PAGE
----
Exploring The IoT Attack Surface

Jeff Pollard

Merritt Maxim and I just published our research on the IoT Attack Surface. This report gives a realistic, but not sensationalized, view of how enterprises need to think about IoT. Three factors motivated our research for this topic - attacks on IoT will transcend the digital-physical divide, the sheer scale of IoT will challenge security teams, and IoT devices collect massive amounts of data.

The following methodology allowed us to hone in on concrete enterprise scenarios:

  • We went for offense first. We started by interviewing prominent security researchers that spend their days thinking about how to attack IoT devices and systems. Our outside in approach allowed us to develop a threat model for intrusions, as well as identify weak points in the defenses of IoT makers, users, and operators.
  • We explored the ramifications of an attack. We wanted to understand what an attacker would - or could - do when successful. We also wanted to understand the amount of friction that existed for whatever came next - credential harvesting, persistence, or disrupting operations.
  • We examined existing security practices to understand what works, and what doesn't when defending IoT devices. This step highlighted that while IoT is different, defending IoT looks similar to other security problems S&R pros have dealt with. You can bring security lessons forward and apply them to IoT without having to learn them all over again.
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Introducing The Forrester Wave™: Digital Risk Monitoring, Q3 2016

Nick Hayes

We recently published our Forrester Wave™: Digital Risk Monitoring, Q3 2016 report. We evaluate nine of the top vendors in this emerging market that offer solutions to continuously monitor “digital” -- i.e., social, mobile, web, and dark web -- channels to detect, prevent, and mitigate any type of risk event posing a threat to organizations today.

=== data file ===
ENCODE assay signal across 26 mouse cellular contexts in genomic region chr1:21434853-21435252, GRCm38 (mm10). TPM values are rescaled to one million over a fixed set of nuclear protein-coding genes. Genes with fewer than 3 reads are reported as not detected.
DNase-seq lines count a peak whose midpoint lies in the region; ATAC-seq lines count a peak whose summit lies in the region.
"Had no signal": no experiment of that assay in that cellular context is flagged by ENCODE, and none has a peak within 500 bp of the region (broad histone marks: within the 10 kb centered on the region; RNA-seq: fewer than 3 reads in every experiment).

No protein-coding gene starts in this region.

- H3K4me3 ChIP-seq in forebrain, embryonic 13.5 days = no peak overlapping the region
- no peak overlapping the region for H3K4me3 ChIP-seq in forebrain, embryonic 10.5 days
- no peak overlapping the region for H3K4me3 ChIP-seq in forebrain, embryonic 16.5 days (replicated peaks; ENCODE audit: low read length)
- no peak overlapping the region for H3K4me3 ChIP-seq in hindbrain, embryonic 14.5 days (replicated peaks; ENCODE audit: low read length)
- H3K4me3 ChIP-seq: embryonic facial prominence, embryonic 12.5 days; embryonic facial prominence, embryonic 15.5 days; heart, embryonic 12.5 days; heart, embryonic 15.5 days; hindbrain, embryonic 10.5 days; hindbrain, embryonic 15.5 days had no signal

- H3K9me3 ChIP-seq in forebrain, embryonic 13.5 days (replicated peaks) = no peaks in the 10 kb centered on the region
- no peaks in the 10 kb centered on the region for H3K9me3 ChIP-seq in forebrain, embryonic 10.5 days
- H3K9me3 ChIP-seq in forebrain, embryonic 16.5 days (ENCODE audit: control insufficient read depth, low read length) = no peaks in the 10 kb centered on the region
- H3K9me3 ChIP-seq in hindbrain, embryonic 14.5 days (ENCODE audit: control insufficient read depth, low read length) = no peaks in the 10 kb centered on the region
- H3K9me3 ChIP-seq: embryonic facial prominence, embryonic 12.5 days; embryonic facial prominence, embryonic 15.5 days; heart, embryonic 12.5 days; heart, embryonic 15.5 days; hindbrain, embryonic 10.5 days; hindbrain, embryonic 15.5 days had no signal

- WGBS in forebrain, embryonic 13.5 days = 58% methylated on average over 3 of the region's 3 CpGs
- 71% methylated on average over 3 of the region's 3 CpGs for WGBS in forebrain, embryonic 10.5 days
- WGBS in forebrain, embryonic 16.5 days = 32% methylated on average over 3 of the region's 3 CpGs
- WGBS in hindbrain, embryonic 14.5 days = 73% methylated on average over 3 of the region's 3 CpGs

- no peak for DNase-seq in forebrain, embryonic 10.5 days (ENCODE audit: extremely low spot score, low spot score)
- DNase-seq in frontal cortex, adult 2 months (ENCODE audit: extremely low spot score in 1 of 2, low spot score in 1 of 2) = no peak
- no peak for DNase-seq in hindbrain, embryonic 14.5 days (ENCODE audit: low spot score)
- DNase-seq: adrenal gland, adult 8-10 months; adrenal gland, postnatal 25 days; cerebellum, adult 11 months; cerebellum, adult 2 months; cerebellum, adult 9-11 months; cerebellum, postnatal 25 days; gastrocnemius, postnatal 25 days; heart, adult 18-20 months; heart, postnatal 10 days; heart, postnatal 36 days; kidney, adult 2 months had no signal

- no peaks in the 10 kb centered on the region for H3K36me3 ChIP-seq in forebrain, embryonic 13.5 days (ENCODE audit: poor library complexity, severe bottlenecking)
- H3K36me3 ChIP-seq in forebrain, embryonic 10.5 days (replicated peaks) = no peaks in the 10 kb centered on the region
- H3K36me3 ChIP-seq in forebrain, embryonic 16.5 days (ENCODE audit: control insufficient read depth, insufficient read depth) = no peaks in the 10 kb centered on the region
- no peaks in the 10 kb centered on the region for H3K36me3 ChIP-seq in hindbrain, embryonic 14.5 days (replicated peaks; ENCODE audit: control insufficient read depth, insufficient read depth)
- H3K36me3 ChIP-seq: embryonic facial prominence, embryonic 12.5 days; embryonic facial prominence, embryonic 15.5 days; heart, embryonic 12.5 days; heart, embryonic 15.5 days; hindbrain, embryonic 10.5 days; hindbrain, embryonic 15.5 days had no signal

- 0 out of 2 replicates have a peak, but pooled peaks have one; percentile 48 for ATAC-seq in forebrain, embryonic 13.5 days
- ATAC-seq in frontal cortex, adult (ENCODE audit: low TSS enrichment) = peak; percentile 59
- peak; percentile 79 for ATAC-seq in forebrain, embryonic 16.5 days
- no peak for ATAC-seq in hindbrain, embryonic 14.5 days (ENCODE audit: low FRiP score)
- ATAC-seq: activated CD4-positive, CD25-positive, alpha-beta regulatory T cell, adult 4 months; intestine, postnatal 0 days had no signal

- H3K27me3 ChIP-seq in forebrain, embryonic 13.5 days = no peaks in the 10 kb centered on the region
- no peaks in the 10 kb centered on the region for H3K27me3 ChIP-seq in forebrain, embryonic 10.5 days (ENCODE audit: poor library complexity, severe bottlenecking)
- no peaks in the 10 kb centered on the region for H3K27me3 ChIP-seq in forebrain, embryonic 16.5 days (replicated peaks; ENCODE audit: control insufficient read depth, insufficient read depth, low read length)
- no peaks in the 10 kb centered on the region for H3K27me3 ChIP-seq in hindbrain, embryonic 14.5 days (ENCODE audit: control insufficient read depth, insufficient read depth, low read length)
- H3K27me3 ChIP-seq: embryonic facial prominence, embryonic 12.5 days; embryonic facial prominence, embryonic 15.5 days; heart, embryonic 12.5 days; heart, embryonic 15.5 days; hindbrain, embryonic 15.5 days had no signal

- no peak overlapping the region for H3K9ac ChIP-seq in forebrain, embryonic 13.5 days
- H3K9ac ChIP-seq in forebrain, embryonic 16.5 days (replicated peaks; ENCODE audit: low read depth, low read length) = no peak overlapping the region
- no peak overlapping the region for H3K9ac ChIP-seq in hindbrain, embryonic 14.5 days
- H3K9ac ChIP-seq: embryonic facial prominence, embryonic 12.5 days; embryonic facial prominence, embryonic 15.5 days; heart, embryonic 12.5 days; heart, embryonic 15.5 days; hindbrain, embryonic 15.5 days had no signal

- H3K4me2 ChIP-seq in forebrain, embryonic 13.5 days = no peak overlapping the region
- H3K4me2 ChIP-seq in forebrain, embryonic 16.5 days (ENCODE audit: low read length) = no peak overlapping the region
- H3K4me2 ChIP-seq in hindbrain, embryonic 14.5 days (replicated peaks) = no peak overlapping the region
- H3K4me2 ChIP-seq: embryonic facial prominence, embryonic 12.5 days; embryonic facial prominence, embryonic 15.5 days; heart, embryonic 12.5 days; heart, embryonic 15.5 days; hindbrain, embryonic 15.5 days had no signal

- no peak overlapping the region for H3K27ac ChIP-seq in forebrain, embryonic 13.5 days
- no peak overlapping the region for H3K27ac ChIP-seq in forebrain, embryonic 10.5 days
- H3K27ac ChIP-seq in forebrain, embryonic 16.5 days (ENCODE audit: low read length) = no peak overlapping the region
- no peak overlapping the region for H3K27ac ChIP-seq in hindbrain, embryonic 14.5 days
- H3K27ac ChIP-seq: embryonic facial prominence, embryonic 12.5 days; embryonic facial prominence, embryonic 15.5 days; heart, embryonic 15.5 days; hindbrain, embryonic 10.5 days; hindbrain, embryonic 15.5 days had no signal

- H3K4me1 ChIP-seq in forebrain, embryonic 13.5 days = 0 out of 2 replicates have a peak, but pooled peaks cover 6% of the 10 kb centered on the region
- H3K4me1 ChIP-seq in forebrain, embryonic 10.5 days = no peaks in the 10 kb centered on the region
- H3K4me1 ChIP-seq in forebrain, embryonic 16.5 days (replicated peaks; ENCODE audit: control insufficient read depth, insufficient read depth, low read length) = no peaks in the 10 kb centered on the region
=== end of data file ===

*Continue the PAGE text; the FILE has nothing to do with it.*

Why now

It’s almost 2017 and yet companies are more exposed and less equipped to handle the slew of risks that run rampant across countless digital channels today. Digital risk monitoring (DRM) solutions are increasingly valuable for organizations because:

  • Digital channels are now ground zero for cyber, brand, and even physical attacks. Cybercriminals use a variety of tactics to weaponize social media, impersonate or embed malware into mobile apps, deface websites, collude in dark channels, and cause financial, reputational, or physical harm. Digital risk monitoring tools combat these methods by deploying a variety of data-gathering and advanced risk analysis techniques. They aggregate data via open-source intelligence (OSINT), technical intelligence (TECHINT), human intelligence (HUMINT), and even covert human intelligence (CHIS). Then they analyze the collected data with data classifiers, machine learning, and risk scoring algorithms to determine the most likely and most threatening risk events in a quick and efficient manner.
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S&R Analyst Spotlight: Josh Zelonis

Stephanie Balaouras

Based on the West Coast, Senior Analyst Josh Zelonis is the newest addition to the S&R team. When he’s not out cruising his Harley, Josh is working with clients to adapt their architecture, policies, and processes to evolving threats and to develop robust incident response programs. His research focuses on threat intelligence, endpoint detection and response (EDR), malware analysis, pen testing/red teaming, forensics and investigations, and of course, incident response.

Josh Zelonis Image

Prior to joining Forrester, Josh accumulated over 13 years of experience as a security practitioner with demonstrated success in product architecture, engineering, and security assessment roles. As a product architect, Josh helped design and build innovative technologies in the breach detection space, architecting both endpoint and appliance products with a focus on data collection and analytics. His background also includes extensive experience in security assessment roles including red team, vulnerability research, and compliance.

Listen to Josh’s conversation with me to hear about his biggest surprises since starting as a Forrester analyst, his most frequent client inquiries, and the topics he's excited to research in the coming year:

To download the MP3 version of the podcast, click here.

What do you foresee as the biggest threat to security and privacy in the United States in the next ten years?

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Ping Identity Acquires UnboundID

Merritt Maxim